In my previous post, I showed a picture depicting Mt. Rainier. However, it is obvious that the scaling is off. So I tried to fix this. After some of investigation, I finally stumbled upon the following Epic's

Now, I know the vertex resolution of my data is 9 arc seconds and if I take the simplified assumption that 1 arc second = 30.87 meters (true at the equator but changes as the longitude lines converge around the poles). Therefore, each vertex has a separation of (30.87*9) = 277.83 meters.

Because my original heightmap had a resolution of 1776x521 we are talking of a heightmap that would span 493+ km x 144+ km if scaled appropriately!

So, I had to break this png into a smaller chunk for this experiment and I turned to imagemagick (which I happened to have installed in my Ubuntu box) to get this done while preserving my 16 bit depth grayscale. Cropping in other tools, even GIMP, resulted in a reduction of the bit depth back to 8 bits grayscale . Anyways, the following command broke my png into smaller 512x512 chunks as much as possible.

convert Rainier.png -colorspace Gray -depth 16 -crop 512x512 +repage +adjoin Rainier_chunks%02d.png

However, I ran into another problem which is depicted in Figure 1. Turns out I didn't have a correct size for my heightmap.

convert Rainier.png -crop 505x505+720+0 +repage Rainier_505.png

**documentation page**. It basically explains what the default scaling of (100, 100, 100) means:*- 1 meter by 1 meter spacing between each vertex in the heightmap (or between each pixel in the png). This makes sense as each Unreal unit maps to 1 cm. Therefore, 100 cm = 1 meter.*

- 100 factor on the Z axis means that the height values get mapped to -255 m to +255 m range.- 100 factor on the Z axis means that the height values get mapped to -255 m to +255 m range.

Now, I know the vertex resolution of my data is 9 arc seconds and if I take the simplified assumption that 1 arc second = 30.87 meters (true at the equator but changes as the longitude lines converge around the poles). Therefore, each vertex has a separation of (30.87*9) = 277.83 meters.

Because my original heightmap had a resolution of 1776x521 we are talking of a heightmap that would span 493+ km x 144+ km if scaled appropriately!

So, I had to break this png into a smaller chunk for this experiment and I turned to imagemagick (which I happened to have installed in my Ubuntu box) to get this done while preserving my 16 bit depth grayscale. Cropping in other tools, even GIMP, resulted in a reduction of the bit depth back to 8 bits grayscale . Anyways, the following command broke my png into smaller 512x512 chunks as much as possible.

convert Rainier.png -colorspace Gray -depth 16 -crop 512x512 +repage +adjoin Rainier_chunks%02d.png

However, I ran into another problem which is depicted in Figure 1. Turns out I didn't have a correct size for my heightmap.

**Documentation**does do a good job explaining how to arrive to a size that is good for the engine so I settle for 505x505. Further, I used the command below to generate a 505x505 around the feature of interest: Mt. Rainier. Figure 2 depicts this heightmap.convert Rainier.png -crop 505x505+720+0 +repage Rainier_505.png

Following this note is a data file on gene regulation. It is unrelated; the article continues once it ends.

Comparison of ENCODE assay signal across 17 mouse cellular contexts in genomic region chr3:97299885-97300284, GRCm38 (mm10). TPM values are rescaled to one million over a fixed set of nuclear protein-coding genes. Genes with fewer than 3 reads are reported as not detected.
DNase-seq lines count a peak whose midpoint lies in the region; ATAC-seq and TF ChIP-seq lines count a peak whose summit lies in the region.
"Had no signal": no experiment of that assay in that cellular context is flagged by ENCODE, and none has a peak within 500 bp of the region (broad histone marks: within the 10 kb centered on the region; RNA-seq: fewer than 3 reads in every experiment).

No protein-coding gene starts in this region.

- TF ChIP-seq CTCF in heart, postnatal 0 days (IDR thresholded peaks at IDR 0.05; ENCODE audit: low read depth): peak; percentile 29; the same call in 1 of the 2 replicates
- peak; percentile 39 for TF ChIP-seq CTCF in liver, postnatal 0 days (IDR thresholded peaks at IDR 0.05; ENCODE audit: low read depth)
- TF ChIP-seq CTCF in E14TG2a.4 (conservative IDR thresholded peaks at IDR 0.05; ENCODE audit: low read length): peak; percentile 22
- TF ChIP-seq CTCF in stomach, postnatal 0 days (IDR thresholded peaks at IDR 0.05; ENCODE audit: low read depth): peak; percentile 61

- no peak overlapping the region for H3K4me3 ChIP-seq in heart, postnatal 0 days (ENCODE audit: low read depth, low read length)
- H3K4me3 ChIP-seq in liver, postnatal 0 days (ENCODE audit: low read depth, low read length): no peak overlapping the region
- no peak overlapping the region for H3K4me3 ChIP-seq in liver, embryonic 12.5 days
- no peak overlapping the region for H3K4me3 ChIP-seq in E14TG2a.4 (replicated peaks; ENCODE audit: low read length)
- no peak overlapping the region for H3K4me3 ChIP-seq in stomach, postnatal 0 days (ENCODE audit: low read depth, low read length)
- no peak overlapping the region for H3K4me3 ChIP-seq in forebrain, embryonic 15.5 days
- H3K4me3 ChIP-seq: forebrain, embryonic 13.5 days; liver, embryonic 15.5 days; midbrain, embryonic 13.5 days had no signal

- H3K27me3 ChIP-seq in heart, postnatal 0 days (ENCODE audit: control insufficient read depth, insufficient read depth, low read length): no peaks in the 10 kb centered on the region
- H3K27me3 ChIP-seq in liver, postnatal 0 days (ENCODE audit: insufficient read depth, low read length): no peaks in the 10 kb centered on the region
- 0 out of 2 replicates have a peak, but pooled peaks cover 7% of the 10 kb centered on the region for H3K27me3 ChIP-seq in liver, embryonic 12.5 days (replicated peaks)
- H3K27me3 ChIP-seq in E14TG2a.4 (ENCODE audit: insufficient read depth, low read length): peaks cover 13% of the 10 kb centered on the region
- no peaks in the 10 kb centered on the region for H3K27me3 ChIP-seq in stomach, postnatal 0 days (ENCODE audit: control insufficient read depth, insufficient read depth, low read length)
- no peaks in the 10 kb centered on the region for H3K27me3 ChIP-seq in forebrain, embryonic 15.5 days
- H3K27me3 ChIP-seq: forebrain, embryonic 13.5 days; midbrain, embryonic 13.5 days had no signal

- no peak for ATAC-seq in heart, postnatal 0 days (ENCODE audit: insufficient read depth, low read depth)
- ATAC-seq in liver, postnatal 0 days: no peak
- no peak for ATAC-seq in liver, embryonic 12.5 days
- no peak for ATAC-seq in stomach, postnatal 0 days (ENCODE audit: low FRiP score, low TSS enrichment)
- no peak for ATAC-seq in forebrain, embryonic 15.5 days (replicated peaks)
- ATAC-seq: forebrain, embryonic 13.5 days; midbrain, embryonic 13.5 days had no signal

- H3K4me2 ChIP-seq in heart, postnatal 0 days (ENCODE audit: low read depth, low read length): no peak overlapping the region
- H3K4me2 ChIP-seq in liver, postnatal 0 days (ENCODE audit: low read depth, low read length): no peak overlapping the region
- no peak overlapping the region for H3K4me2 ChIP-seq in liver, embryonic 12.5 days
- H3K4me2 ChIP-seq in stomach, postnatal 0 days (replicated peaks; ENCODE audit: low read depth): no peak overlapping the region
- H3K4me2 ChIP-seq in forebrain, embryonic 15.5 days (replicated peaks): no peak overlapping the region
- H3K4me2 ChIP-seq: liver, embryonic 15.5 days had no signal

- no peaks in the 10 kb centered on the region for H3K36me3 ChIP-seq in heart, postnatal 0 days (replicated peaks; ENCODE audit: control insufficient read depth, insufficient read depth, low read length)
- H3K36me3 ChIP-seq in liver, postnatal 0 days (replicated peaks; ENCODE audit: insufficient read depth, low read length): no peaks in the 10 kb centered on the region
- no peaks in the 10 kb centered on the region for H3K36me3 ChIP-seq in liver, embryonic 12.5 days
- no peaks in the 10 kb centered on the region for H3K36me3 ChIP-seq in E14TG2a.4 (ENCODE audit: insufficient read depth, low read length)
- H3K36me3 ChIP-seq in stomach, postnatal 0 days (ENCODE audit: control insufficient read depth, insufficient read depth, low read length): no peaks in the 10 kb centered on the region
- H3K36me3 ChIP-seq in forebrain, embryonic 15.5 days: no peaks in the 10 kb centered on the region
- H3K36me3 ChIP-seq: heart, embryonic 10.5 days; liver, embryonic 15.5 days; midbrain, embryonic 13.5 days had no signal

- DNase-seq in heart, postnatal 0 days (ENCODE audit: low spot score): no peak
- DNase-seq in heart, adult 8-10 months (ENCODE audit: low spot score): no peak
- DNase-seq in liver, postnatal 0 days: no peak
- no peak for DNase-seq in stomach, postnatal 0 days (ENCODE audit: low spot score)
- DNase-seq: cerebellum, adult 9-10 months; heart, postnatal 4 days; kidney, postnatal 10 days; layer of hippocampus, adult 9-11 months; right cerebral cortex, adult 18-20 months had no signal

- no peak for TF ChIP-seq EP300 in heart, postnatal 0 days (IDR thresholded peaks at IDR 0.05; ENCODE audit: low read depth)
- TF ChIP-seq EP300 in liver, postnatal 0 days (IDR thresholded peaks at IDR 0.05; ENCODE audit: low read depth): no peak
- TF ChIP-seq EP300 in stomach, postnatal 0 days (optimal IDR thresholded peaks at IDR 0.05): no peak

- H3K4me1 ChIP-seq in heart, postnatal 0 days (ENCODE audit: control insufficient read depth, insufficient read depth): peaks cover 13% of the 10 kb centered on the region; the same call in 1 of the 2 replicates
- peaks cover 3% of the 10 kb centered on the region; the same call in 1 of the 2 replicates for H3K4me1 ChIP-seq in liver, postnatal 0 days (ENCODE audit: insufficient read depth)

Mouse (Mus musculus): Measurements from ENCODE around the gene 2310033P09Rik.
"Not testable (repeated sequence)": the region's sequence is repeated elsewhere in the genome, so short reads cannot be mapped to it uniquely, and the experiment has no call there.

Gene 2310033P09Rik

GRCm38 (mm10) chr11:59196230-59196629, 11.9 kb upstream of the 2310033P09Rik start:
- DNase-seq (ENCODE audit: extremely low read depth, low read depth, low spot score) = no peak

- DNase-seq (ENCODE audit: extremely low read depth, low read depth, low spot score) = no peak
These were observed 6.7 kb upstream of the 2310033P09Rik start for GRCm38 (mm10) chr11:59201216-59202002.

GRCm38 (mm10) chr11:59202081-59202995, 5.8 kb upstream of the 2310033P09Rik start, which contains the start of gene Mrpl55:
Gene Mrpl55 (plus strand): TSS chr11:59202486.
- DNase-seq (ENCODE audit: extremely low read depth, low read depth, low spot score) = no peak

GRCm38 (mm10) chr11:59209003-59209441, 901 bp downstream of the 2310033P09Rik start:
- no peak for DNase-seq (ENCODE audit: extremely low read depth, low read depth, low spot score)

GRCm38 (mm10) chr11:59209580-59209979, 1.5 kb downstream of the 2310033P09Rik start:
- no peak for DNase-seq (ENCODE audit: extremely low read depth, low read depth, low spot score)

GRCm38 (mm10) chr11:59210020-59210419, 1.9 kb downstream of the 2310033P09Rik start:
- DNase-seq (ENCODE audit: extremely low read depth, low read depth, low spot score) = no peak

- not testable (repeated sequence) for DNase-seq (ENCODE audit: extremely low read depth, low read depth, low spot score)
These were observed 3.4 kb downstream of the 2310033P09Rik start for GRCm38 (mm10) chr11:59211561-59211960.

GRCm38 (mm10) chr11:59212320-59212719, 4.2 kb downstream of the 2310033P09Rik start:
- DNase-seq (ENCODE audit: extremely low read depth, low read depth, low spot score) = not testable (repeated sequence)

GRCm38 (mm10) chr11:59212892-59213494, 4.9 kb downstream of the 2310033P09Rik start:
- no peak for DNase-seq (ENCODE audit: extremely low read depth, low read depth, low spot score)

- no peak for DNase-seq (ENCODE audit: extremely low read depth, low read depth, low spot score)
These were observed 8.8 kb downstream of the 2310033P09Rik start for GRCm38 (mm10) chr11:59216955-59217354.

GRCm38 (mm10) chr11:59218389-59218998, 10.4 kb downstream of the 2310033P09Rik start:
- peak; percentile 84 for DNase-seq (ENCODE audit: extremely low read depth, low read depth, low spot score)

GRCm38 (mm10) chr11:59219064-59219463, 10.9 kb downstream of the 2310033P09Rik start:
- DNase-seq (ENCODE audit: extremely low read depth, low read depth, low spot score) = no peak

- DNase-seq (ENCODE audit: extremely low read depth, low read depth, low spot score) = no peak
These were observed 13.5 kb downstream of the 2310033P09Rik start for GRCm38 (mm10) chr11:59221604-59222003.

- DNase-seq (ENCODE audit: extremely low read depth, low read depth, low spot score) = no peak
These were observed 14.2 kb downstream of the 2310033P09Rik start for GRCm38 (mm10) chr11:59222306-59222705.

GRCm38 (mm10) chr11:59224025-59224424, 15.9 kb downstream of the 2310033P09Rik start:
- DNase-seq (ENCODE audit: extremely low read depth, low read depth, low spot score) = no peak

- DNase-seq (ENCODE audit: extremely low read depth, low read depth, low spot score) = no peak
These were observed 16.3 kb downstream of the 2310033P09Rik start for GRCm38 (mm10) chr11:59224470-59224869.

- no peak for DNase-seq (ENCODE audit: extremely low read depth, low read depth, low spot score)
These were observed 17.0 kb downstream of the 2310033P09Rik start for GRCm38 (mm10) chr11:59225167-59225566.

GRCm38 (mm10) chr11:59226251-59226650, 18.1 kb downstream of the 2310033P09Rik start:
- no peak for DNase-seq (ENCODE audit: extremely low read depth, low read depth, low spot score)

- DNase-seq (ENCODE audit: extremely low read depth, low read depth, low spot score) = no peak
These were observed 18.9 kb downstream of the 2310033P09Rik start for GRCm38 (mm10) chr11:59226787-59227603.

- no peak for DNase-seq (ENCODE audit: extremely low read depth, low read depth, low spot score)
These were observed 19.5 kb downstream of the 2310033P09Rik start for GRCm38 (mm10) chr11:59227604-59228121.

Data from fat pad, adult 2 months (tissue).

Now, at 505x505 my heightmap still spans 140+ km and, if scaled appropriately inside the Engine, its still huge. So huge that navigating through feels painfully slow even at a high camera speed due to the scale of things! Hence, I did the following trick/cheat. I decided to interpret the unreal units differently. ! unreal unit no longer meant 1 cm in my level but rather 1 meter. Hence to get the scaling correctly on the x and y axis I used (277.83, 277.83) instead of the default (100, 100). For the z axis I had to think about it for a moment. I know 100 mapped to 25500 cm (255 meters) but and based on my new interpretation this meant 25500 meters. Moreover, I knew my data was encoded so that the highest it could ever be: 8,848 meters (Mt. Everest) mapped to MAX_UINT16_T or 65535. Therefore, if 100 scaling factor corresponded to 25500 meters, my new scaling factor could be calculated as follows (8848 * 100) / 25500 = 34.69. My final scaling vector was thus

**(277.83, 277.83, 34.69).**

Figure 3 shows how my rendering looks like with the new scaling factor (which looks more like the real life Mt. Rainier).You probably noticed those ugly black spots right?. At first I thought this was an issue with my layers. But, replacing my layered Landscape material with a simple material that didn't use layers revealed the problem was with the lighting. Next, I tried increasing the lightmap resolution for my landscape but this didn't help at all. Just for kicks, I tried disabling the cast shadows property of my directional light and the black spots went away! Aha! Scaling the heightmap exposed the low resolution of my data and this in turn was causing jittery shadows as well as a couple of self intersecting shadowing artifacts. This is a known limitation of the shadow mapping technique which UE4 uses by default for directional lights unless told otherwise. The solution I found for this is to replace shadow mapping with a technique called 'Ray Trace Distance Field Shadows'. This is done easily in Unreal (last image shows the result):

**In Project settings, under Engine - Rendering, enable 'Generate Mesh Distance Fields' checkbox. Then restart the editor.****With the directional light selected, under Details panel, Look for Distance Field Shadows section and enable 'Use Ray Traced Distance Field Shadows' checkbox.****Build the level.**